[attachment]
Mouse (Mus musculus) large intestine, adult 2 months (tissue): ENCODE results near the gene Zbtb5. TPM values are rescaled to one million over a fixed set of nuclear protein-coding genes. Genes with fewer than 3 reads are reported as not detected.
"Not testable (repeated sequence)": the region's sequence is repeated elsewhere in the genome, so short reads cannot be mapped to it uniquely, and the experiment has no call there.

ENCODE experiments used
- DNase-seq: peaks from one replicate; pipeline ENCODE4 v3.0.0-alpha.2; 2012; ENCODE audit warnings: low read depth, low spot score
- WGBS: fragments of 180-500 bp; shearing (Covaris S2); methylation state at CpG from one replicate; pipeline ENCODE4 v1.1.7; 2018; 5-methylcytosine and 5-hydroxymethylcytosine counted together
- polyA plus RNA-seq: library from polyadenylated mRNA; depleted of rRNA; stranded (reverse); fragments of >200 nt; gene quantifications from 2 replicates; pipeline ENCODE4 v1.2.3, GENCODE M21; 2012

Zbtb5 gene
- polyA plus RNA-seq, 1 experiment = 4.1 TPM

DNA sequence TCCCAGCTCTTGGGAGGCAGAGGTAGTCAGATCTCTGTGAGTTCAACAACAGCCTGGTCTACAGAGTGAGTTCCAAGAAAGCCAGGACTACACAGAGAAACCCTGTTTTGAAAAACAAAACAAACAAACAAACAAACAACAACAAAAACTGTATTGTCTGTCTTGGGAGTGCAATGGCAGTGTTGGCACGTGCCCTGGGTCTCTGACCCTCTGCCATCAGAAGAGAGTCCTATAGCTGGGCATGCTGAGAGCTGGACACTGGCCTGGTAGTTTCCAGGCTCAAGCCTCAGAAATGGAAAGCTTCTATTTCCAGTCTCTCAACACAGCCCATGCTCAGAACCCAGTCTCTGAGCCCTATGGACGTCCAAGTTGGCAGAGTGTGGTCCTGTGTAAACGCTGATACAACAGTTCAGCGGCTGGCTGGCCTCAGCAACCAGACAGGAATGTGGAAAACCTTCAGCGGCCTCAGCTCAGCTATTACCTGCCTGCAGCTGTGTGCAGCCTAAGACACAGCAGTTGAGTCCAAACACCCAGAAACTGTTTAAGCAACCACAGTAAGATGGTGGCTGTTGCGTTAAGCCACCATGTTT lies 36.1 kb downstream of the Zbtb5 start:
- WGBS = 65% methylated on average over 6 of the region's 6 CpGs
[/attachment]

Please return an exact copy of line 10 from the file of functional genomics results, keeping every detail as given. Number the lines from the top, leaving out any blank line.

- WGBS = 65% methylated on average over 6 of the region's 6 CpGs